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=== Foods === <!-- This chart is misleading and doesn't match the text {| class="wikitable sortable" style = "float: right; margin-left:15px; text-align:center" |+Animal Sources of Vitamiliver, cooked, pan-fried || || Turkey, all classes, giblets, cooked, simmered, some giblet fat || | | Braunschweiger pork liver sausage || |-

| Raw Pacific oysters || || Cooked Alaska king crab || || Raw clams || || Simmered chicken giblets || || Beef (uncooked sirloin)|| || Egg (raw, whole chicken's egg) || || Yogurt |-

|| Raw chicken breast|| 0.20 |} -->

Ultimately, animals must obtain vitamin B directly or indirectly from [[bacteria]], and these bacteria may inhabit a section of the gut which is distal to the section where B is absorbed. Thus, [[herbivorous]] animals must either obtain b from bacteria in their [[rumen]]s, or (if fermenting plant material in the [[hindgut]]) by reingestion of [[cecotrope]] feces.

Vitamin B is found in most animal derived foods, including fish and shellfish, meat (especially liver), poultry, eggs, milk, and milk products. However, the binding capacity of egg yolks and egg whites is markedly diminished after heat treatment. An NIH Fact Sheet lists a variety of animal food sources of B

Besides certain fermented foods, there are currently only a few non-animal food sources of biologically active B. making kombucha a potential "high" food source of B<sub>12</sub>. Because kombucha is produced by a symbiosis between yeast and bacteria, the possibility that kombucha contains B does not contradict current knowledge. But no scientific studies have yet been published confirming the fact, nor whether the b in kombucha is the biologically active B.

A Japanese fermented black tea known as [[Batabata-cha]] has been found to contain biologically active B {{cite pmid Unlike kombucha which is made by fermenting already prepared tea, Batabata-cha is fermented while still in the tea leaf state.

''[[Chlorella]]'',<ref name="Kittaka-Katsura H 2002"/><ref name="Watanabe F 2002">{{cite pmid| contain mostly biologically active b in the fresh state,<ref name="Yamada K 1999"/> but even its fresh state vitamin activity has not been verified by animal enzyme assay.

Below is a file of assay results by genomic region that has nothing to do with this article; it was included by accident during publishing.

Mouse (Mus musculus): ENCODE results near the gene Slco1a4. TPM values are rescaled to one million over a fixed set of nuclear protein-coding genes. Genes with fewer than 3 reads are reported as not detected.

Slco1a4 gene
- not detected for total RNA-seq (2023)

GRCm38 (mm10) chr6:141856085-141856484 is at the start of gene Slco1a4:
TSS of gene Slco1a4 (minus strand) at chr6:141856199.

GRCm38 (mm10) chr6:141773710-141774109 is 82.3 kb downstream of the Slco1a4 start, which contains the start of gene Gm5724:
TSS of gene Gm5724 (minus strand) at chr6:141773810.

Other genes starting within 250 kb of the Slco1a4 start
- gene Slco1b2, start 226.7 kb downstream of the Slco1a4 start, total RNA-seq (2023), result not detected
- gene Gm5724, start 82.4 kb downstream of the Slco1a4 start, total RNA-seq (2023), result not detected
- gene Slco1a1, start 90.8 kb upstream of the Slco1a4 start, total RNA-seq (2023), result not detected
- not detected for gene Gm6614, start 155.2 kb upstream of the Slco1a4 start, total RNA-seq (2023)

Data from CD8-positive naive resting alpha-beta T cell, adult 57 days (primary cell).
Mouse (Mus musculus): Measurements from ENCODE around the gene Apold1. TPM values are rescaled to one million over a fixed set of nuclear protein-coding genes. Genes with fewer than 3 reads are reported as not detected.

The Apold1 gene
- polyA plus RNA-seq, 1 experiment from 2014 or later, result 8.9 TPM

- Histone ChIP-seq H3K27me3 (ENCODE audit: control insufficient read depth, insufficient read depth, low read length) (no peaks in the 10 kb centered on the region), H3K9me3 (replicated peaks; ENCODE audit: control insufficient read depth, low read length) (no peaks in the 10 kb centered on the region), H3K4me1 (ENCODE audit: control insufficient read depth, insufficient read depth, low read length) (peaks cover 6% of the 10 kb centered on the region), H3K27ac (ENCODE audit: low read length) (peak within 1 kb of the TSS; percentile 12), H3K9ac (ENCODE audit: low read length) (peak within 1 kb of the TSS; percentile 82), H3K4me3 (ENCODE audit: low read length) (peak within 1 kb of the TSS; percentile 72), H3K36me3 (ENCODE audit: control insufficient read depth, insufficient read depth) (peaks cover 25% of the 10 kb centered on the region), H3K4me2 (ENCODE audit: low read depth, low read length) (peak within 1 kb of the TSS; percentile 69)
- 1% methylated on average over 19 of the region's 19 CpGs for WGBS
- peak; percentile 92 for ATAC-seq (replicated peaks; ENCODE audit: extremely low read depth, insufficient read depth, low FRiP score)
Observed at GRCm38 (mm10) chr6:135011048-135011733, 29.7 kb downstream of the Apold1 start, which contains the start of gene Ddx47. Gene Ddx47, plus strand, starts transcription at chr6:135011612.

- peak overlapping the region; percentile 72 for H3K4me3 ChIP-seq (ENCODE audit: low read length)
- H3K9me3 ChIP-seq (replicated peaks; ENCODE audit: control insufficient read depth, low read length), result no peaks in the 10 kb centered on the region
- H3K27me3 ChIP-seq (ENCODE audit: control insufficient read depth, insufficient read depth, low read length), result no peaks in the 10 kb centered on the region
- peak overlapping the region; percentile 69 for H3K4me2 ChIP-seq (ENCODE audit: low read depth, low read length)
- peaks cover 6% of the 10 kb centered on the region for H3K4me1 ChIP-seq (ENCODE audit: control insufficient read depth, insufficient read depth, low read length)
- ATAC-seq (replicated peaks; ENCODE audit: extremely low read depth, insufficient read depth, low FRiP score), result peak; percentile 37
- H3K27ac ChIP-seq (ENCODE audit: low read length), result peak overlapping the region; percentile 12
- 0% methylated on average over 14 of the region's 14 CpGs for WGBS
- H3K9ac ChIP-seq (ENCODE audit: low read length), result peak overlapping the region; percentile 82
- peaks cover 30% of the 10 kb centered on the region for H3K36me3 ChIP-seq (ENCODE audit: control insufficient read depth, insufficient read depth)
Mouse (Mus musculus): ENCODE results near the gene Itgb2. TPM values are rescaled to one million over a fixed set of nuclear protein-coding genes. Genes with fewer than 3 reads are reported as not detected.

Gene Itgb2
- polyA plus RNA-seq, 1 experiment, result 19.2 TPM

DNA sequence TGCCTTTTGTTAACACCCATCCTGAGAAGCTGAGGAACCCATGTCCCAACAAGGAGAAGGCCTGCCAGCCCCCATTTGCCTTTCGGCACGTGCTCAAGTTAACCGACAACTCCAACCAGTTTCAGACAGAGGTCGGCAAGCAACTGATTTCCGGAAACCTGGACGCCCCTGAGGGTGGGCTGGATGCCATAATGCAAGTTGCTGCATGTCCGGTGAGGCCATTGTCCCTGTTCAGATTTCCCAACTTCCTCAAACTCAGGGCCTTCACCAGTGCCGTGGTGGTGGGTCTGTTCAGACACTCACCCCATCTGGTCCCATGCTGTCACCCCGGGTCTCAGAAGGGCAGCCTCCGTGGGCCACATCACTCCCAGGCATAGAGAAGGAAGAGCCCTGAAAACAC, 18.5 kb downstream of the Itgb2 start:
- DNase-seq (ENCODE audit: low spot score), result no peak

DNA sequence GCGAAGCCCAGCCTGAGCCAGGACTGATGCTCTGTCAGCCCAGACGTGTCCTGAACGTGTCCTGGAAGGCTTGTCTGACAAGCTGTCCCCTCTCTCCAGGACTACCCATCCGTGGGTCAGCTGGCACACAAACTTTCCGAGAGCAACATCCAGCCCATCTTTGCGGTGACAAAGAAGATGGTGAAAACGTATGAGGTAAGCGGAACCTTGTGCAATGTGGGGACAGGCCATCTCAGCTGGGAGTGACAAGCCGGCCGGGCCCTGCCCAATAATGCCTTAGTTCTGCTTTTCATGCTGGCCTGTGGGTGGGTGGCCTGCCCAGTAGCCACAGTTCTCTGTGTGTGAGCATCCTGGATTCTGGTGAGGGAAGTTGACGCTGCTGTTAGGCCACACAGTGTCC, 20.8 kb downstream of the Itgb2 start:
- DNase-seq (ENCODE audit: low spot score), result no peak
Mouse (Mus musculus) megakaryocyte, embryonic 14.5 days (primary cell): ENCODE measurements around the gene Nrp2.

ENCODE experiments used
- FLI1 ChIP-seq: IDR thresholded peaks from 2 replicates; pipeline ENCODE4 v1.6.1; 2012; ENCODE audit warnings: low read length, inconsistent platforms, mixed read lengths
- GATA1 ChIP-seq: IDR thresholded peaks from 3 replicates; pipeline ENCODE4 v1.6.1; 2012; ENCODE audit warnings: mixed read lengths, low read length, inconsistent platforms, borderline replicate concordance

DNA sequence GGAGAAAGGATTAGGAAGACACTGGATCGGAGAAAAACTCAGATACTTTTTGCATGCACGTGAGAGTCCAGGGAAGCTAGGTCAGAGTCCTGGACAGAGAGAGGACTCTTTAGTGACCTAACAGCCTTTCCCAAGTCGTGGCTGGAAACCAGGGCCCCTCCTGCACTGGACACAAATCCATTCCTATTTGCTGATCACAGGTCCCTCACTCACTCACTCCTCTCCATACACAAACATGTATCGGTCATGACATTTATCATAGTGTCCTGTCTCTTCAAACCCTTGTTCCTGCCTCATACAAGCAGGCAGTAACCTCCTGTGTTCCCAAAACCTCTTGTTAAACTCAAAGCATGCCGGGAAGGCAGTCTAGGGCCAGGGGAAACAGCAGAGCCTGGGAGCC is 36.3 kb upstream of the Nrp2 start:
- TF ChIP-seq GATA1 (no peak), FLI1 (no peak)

One group of researchers has reported that the purple laver seaweed known as Susabi-nori (''[[Porphyra]] yezoensis'').<ref name="Watanabe F 2000"/><ref name="Takenaka S > in its fresh state contains B activity in the rat model, which implies that source would be active in humans. These results have not been confirmed.

Foods [[Food fortification|fortified]] with b are also sources of the vitamin although they cannot be regarded as true food sources of B since the vitamin is added in supplement form, from commercial bacterial production sources, such as cyanocobalamin. Examples of B fortified foods include fortified [[breakfast cereals]], fortified [[soybean|soy]] products, fortified [[energy bar]]s, and fortified [[nutritional yeast]]. The UK [[Vegan Society]], the Vegetarian Resource Group, and the [[Physicians Committee for Responsible Medicine]], among others, recommend that every vegan all of these may contain labeled amounts of vitamin activity. Supplemental B<sub>12</sub> added to beverages in one study was found to degrade to contain varying levels of pseudovitamin-B. One report Unconventional natural sources of B<sub>12 also exist, but their utility as food sources of B are doubtful. For example, plants pulled from the ground and not washed scrupulously may contain remnants of|journal=The American journal of clinical is also found in lakes|author= Albert MJ, Mathan VI, Baker SJ| title= Vitamin B synthesis by human small whether sufficient amounts of the vitamin could be produced to meet nutritional needs.